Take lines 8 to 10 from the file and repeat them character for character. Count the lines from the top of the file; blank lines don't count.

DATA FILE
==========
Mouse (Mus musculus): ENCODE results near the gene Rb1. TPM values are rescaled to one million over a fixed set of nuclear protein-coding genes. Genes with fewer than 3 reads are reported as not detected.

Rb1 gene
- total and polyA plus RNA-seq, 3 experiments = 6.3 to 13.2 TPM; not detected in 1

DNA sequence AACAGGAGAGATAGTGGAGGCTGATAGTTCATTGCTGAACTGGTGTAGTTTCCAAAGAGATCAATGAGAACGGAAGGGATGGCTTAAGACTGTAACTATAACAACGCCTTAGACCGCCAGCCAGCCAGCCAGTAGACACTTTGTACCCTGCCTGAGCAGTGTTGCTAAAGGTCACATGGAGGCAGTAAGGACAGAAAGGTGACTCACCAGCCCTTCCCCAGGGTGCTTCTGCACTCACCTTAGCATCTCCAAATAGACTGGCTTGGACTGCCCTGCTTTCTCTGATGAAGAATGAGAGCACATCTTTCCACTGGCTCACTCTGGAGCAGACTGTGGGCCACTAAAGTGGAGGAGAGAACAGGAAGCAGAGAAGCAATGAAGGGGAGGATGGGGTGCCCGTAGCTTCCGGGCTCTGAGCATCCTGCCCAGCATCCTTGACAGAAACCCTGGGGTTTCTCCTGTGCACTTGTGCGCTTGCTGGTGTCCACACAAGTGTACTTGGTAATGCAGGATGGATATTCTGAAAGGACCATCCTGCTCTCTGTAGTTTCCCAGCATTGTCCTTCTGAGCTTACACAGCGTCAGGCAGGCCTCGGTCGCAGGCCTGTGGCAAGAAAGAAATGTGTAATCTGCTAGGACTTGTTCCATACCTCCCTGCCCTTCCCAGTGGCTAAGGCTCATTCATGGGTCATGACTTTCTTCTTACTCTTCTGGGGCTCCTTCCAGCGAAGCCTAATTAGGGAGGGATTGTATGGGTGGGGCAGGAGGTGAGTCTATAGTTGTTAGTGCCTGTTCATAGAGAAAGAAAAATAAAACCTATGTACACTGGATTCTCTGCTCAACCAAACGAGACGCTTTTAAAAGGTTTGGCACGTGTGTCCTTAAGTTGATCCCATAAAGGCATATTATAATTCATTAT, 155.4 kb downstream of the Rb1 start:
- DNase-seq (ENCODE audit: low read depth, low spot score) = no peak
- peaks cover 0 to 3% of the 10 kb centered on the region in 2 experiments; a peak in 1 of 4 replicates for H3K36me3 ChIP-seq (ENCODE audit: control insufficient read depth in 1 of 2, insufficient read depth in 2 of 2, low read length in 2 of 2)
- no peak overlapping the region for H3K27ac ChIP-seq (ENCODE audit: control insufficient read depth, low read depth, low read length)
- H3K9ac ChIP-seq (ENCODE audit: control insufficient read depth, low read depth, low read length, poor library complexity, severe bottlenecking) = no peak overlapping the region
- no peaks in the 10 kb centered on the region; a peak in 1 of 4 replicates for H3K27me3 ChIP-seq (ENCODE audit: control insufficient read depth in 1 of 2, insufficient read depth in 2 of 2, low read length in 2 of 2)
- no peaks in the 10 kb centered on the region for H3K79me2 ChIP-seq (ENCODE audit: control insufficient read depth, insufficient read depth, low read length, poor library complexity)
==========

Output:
- H3K9ac ChIP-seq (ENCODE audit: control insufficient read depth, low read depth, low read length, poor library complexity, severe bottlenecking) = no peak overlapping the region
- no peaks in the 10 kb centered on the region; a peak in 1 of 4 replicates for H3K27me3 ChIP-seq (ENCODE audit: control insufficient read depth in 1 of 2, insufficient read depth in 2 of 2, low read length in 2 of 2)
- no peaks in the 10 kb centered on the region for H3K79me2 ChIP-seq (ENCODE audit: control insufficient read depth, insufficient read depth, low read length, poor library complexity)